Turn it off if you don't need it, and help save the earth
If every one of us tried to save a little energy, the combined effect would go a long way to conserving the environment and mitigating the effects of climate change.The annual Earth Hour event takes place today to raise awareness about climate change. People around the world are encouraged to join the campaign to raise awareness of energy efficiency by turning off non-essential lights for one hour. The symbolic event is timely, since Thais might face electricity outages during the upcoming Songkran festival.
Earlier this month the Energy Ministry held a meeting with the Electricity Generating Authority of Thailand (Egat), the Metropolitan Electricity Authority and the Provincial Electricity Authority, to discuss contingency plans to deal with an expected shortage of power next month when Myanmar temporarily suspends its gas supply to Thailand.
The news over possible blackouts has led to a debate over the sources of our energy, both in the immediate and long term. There is talk of setting up a nuclear power plant, as well as coal-fired plants, in order to diversify the sources of power supply. Thailand relies heavily on electricity generated from its neighbours. When Myanmar announced it would suspend the gas supply from April 5-14 during routine maintenance, Industry Minister Pongsak Ruktapongpisal voiced concern over the possible power outages.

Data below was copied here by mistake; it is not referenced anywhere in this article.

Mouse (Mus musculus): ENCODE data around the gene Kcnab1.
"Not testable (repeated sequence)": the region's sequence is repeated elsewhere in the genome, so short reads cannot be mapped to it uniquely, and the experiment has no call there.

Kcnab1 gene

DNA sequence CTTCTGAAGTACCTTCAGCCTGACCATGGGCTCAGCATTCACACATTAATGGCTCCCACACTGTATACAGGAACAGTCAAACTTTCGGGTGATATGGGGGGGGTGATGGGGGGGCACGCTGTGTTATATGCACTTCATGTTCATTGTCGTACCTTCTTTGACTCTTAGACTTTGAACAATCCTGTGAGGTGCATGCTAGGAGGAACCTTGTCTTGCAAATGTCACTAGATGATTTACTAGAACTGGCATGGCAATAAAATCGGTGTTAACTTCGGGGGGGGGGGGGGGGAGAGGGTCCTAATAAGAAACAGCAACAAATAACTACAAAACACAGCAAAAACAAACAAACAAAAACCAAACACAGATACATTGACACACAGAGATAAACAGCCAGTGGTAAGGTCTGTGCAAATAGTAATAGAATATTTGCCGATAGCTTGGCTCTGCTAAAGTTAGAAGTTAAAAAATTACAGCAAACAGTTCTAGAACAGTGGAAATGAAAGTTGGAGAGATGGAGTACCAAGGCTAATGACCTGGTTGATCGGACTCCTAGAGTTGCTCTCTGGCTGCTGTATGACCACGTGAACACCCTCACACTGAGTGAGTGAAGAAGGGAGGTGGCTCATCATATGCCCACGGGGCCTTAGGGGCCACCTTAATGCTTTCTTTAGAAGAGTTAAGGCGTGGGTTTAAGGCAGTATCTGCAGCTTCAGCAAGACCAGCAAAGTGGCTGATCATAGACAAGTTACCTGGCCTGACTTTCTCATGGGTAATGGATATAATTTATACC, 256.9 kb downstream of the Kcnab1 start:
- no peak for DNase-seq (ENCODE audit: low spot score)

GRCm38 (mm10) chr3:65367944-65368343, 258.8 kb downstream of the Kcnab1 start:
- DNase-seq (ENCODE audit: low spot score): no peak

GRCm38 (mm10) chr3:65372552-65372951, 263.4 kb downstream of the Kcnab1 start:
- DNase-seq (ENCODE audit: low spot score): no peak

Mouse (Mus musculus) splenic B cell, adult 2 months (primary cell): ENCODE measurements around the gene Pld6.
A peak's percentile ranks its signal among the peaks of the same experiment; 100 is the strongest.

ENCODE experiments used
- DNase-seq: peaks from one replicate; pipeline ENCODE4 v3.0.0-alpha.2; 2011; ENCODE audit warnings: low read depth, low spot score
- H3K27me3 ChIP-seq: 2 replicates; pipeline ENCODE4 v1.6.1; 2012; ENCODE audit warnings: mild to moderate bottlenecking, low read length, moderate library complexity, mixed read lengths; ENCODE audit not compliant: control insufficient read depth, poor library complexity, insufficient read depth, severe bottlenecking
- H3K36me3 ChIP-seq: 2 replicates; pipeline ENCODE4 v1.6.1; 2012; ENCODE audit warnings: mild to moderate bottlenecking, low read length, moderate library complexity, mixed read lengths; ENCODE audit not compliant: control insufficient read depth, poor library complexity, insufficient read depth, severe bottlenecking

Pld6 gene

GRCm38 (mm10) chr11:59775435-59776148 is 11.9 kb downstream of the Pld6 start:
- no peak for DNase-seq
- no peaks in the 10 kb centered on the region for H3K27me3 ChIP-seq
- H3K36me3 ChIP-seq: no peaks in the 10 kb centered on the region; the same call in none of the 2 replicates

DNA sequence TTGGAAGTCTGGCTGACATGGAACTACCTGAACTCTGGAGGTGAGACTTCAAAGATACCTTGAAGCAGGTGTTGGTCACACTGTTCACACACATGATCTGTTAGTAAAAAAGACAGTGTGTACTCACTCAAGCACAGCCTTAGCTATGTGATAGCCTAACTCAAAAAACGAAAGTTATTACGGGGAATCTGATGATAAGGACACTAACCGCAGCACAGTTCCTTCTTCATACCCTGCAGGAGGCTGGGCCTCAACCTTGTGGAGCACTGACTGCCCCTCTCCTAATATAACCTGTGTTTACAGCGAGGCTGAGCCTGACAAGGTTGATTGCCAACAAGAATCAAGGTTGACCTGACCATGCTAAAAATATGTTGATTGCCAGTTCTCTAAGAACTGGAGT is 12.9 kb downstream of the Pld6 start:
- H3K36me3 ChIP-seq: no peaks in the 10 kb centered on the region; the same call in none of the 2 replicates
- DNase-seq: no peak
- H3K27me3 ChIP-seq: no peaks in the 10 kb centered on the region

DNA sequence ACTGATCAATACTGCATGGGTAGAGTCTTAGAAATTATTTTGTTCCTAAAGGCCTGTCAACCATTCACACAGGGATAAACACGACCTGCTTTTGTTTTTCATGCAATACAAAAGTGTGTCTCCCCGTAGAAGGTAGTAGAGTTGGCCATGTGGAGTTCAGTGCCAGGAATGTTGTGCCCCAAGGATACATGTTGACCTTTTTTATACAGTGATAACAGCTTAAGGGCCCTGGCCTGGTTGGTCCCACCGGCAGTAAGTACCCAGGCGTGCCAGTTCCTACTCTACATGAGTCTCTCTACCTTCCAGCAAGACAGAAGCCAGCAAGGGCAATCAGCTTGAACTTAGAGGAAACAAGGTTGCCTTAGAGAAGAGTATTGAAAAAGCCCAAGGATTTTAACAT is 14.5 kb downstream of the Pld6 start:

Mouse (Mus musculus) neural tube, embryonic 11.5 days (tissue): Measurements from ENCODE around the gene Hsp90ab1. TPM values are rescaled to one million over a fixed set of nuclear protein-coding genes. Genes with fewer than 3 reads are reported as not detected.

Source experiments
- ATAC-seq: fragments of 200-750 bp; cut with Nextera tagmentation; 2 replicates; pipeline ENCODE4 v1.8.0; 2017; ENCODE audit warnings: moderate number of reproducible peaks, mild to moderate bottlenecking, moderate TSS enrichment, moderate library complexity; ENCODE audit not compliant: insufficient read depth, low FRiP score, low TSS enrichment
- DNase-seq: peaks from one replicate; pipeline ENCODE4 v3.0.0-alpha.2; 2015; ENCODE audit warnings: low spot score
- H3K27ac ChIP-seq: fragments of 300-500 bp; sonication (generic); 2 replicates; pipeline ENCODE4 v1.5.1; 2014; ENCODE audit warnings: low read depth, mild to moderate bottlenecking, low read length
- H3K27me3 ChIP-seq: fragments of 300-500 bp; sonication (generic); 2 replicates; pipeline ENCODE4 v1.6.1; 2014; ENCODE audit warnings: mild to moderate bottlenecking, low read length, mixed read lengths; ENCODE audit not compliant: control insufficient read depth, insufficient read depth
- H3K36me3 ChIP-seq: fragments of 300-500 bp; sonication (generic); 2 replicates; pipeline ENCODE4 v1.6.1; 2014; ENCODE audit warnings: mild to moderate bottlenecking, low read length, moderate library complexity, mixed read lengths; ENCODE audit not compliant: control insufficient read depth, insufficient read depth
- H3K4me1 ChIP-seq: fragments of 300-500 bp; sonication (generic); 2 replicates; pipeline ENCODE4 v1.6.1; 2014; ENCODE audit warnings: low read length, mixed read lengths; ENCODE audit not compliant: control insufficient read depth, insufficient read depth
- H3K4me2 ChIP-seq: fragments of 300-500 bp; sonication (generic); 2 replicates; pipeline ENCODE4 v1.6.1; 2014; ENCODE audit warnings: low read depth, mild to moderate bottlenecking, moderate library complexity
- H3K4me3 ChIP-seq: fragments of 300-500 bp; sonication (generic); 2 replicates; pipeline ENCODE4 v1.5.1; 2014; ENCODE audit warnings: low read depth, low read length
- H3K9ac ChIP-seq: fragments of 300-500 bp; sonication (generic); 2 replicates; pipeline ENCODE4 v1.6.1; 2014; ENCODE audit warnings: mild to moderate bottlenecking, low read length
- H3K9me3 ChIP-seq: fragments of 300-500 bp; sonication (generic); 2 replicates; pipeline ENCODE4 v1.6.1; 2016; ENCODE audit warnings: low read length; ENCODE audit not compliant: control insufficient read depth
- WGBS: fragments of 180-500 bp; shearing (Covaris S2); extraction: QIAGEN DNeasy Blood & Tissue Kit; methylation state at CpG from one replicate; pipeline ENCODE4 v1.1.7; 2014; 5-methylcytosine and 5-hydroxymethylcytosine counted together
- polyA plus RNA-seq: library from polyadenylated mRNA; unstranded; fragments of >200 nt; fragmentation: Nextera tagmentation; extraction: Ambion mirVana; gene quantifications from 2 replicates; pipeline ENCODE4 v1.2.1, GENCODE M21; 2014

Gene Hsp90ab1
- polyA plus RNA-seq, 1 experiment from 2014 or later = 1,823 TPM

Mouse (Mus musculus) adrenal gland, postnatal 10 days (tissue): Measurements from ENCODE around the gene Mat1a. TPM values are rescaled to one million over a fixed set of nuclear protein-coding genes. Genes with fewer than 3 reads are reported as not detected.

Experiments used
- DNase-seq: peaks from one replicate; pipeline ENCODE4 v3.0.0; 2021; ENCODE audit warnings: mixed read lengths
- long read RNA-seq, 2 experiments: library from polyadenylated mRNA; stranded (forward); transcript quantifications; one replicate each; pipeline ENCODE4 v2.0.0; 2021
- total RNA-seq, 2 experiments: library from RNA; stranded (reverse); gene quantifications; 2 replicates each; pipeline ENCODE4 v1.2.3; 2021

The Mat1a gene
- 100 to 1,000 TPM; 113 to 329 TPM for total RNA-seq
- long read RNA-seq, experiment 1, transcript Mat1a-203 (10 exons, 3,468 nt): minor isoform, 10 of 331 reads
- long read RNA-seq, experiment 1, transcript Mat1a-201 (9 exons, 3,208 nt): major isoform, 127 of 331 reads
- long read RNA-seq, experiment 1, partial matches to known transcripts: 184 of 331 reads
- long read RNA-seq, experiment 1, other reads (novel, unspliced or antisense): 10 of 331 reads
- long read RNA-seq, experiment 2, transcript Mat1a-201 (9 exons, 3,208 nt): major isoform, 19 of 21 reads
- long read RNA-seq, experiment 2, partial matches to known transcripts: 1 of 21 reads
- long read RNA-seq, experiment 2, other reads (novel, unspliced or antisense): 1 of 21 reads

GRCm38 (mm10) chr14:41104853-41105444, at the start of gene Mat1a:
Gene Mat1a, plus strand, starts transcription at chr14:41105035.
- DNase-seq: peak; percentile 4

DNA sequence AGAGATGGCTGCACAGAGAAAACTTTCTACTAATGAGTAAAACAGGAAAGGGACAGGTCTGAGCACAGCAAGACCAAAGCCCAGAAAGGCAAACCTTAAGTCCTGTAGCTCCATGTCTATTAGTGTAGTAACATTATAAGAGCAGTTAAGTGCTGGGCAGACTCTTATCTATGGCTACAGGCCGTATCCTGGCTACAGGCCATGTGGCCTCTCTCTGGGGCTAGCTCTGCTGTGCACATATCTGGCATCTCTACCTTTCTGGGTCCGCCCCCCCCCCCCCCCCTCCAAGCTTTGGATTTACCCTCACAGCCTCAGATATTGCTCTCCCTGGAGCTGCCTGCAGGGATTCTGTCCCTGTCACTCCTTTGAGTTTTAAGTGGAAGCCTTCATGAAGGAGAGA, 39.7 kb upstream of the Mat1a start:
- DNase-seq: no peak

The focus so far has concentrated on the supply side of the issue. However, the campaign to promote efficient energy consumption should also be highlighted. Some companies have decided to adjust production processes to deal with the possibility of blackouts next month, but such measures are not sustainable.
The public should be encouraged to actively participate in the campaign to promote energy efficiency. If every household were aware of the need to manage energy use in an efficient way, and turned off non-essential electrical appliances every single day, we would go a long way in the battle to save the planet.
The level of a country's development should not be judged entirely by its physical infrastructure, but also on environmental awareness and accountability. It starts at an individual level, but organisations and companies must also incorporate environmental protection and pollution prevention in their activities.
Public consciousness of energy efficiency would address not only the possibility of power shortage but also help slow the process of climate change. Power generation and consumption creates pollution and waste that can affect ecological systems for many years. Throughout human history, trees have been cut down, coal has been burned and many species' habitats have been lost to our ever-increasing demand for energy.
Today, people are encouraged to turn off lights from 8.30 to 9.30pm, local time in every country. One hour of darkness should help make people realise the importance of ensuring the sustainability of power generation and environmental conservation. But the public's engagement in this energy-efficiency campaign should not end there. People should be ingrained with the habit of being conscious about their consumption and the effect that it has on the planet. These small actions on the part of millions of people, if not billions, when taken together, can make a big difference to the world.